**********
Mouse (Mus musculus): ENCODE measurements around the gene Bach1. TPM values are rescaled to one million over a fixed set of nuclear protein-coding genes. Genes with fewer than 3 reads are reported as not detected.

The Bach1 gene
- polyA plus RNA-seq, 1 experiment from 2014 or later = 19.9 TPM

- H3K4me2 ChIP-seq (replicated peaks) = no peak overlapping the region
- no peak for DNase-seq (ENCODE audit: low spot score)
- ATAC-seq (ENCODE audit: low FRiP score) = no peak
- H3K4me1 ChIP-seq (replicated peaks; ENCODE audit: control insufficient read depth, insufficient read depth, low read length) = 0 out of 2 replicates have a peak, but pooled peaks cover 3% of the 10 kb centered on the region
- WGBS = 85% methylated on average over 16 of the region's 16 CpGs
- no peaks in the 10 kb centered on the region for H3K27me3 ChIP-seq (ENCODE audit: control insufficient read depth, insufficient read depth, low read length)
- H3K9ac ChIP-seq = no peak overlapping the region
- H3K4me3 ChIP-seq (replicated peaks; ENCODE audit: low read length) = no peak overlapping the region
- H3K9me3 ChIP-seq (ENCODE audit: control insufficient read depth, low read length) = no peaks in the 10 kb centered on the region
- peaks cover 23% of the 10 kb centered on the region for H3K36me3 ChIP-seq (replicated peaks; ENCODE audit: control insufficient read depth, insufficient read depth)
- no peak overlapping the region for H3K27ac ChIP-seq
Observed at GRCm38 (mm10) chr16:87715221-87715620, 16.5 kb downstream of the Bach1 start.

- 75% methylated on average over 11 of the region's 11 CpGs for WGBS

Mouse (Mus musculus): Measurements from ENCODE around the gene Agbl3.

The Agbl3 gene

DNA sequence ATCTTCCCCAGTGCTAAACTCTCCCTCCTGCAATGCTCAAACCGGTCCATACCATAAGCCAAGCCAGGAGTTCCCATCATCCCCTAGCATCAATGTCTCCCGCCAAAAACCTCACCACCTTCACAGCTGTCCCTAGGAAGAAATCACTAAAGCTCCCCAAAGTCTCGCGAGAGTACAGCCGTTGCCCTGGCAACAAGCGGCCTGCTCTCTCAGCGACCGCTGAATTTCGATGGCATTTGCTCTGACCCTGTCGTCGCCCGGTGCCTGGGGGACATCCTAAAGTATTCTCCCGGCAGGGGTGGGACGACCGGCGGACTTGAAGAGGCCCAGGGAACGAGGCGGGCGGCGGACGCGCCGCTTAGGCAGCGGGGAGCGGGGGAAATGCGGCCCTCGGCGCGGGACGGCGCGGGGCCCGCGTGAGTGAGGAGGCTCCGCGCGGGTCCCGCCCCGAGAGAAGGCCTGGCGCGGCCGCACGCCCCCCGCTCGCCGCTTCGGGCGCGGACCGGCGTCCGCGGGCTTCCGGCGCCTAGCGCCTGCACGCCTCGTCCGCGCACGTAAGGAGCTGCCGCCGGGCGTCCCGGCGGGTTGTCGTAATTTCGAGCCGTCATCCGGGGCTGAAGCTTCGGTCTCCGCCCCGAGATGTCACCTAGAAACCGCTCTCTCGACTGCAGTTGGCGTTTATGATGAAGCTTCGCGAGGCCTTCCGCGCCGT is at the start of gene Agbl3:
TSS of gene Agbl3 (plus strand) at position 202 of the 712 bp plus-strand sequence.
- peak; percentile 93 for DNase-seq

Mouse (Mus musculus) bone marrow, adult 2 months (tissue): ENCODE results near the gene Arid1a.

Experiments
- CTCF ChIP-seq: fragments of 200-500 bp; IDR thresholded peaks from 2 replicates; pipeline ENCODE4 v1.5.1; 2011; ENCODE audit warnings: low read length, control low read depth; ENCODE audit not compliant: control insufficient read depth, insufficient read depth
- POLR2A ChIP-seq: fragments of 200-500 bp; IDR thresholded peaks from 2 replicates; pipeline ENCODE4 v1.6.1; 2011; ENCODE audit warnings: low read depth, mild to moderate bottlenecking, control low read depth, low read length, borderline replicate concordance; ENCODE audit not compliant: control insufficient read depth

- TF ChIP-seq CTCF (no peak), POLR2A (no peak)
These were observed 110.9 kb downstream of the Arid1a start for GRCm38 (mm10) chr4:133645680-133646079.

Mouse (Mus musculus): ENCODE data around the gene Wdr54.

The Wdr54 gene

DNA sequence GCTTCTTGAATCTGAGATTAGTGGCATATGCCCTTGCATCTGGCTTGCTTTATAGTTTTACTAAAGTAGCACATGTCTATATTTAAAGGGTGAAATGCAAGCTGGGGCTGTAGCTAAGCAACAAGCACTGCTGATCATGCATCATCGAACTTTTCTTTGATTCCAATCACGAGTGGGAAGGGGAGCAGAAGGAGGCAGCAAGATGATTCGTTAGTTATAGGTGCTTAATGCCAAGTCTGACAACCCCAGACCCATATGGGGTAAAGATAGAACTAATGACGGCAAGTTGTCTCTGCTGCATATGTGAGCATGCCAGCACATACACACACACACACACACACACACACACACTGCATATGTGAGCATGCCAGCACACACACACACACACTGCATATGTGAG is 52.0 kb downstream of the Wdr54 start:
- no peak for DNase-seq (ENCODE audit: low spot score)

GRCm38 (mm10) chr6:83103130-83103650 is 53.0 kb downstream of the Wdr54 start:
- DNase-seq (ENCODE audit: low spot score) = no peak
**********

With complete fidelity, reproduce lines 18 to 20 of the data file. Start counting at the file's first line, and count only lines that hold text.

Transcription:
The Agbl3 gene

DNA sequence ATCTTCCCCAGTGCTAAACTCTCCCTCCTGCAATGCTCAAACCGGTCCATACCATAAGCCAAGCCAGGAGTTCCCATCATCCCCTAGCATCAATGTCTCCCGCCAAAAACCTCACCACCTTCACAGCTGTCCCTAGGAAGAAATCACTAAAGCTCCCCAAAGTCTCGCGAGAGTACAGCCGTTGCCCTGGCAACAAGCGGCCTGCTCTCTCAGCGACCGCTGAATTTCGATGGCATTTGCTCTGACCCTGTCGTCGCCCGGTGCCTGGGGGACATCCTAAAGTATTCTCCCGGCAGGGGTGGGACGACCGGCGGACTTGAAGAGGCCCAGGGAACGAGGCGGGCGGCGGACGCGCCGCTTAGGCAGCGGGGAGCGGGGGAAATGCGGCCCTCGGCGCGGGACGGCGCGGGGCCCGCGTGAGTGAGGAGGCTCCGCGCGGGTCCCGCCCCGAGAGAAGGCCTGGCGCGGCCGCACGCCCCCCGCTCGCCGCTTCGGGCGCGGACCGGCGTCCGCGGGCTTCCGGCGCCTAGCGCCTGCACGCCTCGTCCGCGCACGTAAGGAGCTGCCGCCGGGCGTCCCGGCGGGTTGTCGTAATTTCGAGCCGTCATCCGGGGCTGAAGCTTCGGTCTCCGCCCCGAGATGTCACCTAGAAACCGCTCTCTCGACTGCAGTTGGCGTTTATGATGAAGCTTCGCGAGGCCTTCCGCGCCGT is at the start of gene Agbl3:
TSS of gene Agbl3 (plus strand) at position 202 of the 712 bp plus-strand sequence.